#1
I've noticed that any time I pluck the E string, the B starts to vibrate and it makes the most annoying sound. It's a very annoying echo, and like i said, annoying. Also when I just pluck the B string, then mute it the sound still goes through the guitar. Same annoying hum. I'm using Ernie Ball Super Slinkys. Custom Gauge I guess... I found them in my dadd room. It says theyre acoustic and electric strings. I think that an electric string may have gotten mixed in with the bunch. I'm not sure. So anyway, is there something wrong with the guitar or is it the string?
#2
your not supposed to put electric guitar strings on an acoustic guitar. that might be your problem.
#3
I know that, i gues it is. It sucks when those are the only strings I have. Rawr!! I have no money, not even enough for strings x.x
#4
One it may be just something with acoustics period. I can't remember the word for it though. BUT it basically just says that when you play a string the vibrations cause another string to vibrate. I like the effect personally but I guess it is a double edged sword.

Also, electric strings wont work well at all. How about you just get new strings. Ask around for some money. Have you tried asking your dad for enough money to buy a cheap pack of strings...you can get a cheap pack for like Five dollars...
#5
if you mute it then the sound still goes on, it only means that at the bridge pin, the end of your string is not tightly stuck..i mean there's still a short excess of the string.. do you get what i mean?.. so when you mute it, that short excess still vibrates producing the sound..

there should be no problem putting electric guitar strings to your acoustic except that it would make your guitar sound too bright and trby (due to a thinner gauge) and it might eat up your fret wires..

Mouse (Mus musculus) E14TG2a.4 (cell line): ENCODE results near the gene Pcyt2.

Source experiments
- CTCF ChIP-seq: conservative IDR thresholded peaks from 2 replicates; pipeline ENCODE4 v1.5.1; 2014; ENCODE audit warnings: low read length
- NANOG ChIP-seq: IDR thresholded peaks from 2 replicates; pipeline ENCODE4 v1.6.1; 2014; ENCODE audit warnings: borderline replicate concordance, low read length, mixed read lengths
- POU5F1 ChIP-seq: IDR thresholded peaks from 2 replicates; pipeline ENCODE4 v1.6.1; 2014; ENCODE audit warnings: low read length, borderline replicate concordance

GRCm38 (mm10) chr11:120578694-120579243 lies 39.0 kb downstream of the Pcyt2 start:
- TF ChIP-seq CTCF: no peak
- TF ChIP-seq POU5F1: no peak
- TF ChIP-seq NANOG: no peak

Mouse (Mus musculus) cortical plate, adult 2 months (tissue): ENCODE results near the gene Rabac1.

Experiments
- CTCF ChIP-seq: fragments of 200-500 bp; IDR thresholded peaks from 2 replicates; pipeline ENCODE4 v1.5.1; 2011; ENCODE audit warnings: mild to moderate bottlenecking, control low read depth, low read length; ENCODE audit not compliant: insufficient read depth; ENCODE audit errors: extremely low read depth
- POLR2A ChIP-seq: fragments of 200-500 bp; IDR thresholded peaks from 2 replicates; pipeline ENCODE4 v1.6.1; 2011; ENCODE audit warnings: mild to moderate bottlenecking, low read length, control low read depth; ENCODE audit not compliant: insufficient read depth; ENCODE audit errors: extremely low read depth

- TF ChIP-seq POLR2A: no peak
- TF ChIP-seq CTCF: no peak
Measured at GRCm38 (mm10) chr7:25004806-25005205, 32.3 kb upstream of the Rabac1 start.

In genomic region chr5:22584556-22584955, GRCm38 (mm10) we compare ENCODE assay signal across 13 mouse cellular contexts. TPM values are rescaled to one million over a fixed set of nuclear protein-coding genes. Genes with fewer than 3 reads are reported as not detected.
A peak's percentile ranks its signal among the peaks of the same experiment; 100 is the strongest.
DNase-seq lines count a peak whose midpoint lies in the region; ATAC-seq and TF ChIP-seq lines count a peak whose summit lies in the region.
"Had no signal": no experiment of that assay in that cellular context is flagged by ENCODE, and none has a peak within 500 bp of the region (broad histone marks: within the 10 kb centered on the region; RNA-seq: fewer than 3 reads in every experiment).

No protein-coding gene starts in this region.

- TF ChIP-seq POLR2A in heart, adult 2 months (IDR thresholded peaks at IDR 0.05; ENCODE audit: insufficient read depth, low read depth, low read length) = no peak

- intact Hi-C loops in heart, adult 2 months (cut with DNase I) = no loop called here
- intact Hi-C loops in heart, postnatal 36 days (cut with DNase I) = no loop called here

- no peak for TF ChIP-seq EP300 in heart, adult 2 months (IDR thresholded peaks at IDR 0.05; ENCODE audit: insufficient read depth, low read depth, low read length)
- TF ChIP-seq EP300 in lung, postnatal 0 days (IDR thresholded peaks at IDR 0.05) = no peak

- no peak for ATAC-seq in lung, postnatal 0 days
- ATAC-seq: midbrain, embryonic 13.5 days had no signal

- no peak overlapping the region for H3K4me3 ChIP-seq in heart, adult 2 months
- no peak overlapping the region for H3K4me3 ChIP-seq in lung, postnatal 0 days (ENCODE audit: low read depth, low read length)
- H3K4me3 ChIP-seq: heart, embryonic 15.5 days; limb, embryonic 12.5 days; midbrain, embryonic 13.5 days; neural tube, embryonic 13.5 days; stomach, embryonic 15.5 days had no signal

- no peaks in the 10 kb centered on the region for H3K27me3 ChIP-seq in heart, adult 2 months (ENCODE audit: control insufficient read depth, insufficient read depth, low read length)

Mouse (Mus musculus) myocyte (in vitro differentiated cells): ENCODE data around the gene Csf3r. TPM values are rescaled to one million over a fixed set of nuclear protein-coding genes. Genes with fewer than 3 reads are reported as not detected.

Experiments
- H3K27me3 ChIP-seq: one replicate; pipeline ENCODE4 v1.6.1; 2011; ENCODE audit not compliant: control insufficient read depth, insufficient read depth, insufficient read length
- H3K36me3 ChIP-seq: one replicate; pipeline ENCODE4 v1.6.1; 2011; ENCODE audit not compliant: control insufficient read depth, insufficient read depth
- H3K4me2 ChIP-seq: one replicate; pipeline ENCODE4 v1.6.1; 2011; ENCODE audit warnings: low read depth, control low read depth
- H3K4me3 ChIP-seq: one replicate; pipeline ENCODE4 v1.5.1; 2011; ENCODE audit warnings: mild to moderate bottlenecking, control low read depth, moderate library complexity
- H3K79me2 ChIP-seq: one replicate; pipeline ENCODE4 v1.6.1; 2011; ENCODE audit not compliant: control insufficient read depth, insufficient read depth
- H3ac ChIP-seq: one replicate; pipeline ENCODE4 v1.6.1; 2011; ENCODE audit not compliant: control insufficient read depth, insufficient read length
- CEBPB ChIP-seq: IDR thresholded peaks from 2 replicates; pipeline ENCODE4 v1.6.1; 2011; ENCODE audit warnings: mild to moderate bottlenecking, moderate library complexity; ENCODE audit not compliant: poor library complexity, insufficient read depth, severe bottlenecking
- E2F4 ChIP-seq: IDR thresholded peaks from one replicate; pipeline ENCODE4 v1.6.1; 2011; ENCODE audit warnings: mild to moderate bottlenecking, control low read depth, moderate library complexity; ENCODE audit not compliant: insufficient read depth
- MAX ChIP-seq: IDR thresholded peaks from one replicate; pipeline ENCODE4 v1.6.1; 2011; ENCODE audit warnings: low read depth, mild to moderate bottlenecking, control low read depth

try to restring your guitar and befor you rotate the tuning machines, pull your strings first near the bridge pin to make sure they're tightly stuck below it.. then tune it..

keep rockin! \m/
Gear:

PRS SE Standard
Ibanez AEG8E-NT w/ Seymour Duncan Woody SC
Yupangco Classical Guitar
Korg AX5G
Marshall MG50DFX
Vox Pathfinder 15R
#6
Quote by deltacross
if you mute it then the sound still goes on, it only means that at the bridge pin, the end of your string is not tightly stuck..i mean there's still a short excess of the string.. do you get what i mean?.. so when you mute it, that short excess still vibrates producing the sound..


If you're referring to the small amount of string between the bridge pin and the saddle, forget it. There isn't enough string there to maintain any vibrations, much less sustain (ringing on). Not tightly stuck? Whatever...just go back and re-read the TS's original post. You obviously missed the critical point of what he was asking.

Look people, it's really very simple. I've tried to explain this phenomenon before, aparently with little success since you guys still aren't getting it. I'll try again.
When a guitar is in tune, is intonated properly and everything's right with the world, when you pluck a string, say the low E, it vibrates right? What note does it produce? E right? Yes, AND....and this is the part the makes a lot of you guys think there's something wrong with the guitar. The string is also producing other notes along it's length. At the 12th, 7th, 5th, 4th and so on frets, the vibrating string is producing notes that coincides with other strings, and is starting them to vibrating, all by themselves it seems. These harmonic notes are normal, natural, and can't be avoided, apart from muting. Want to demonstrate what I mean easily? Put your acoustic, tuned to standard just for the sake of ease of this demo, in front of a stereo speaker and play some songs thru the stereo. While the music is playing, touch any of the strings at random. What are they doing? Just sitting there lifeless? No, they're vibrating right. How can this be, since you didn't pluck any of them, they shouldn't be vibrating should they? Of course they should be. The soundwaves from the stereo speaker is what's causing it, and the closer the notes from the speaker are to what your guitar is tuned to, the more they will do it. There are some terms that go along with this. A few of them are: resonance, intervals, pure intervals, harmonic intervals. A little research goes a long way.
A little side note along these same lines. If this was a bad thing that happens to acoustic guitars, no one would have ever invented the 12 string with those octave strings. This is a big part of what makes them sound so awesome.
Last edited by LeftyDave at Jun 9, 2008,
#8
^ That's the term I was hunting for earlier. Pays to have a tad bit more coffee before I sit down to the pc I guess.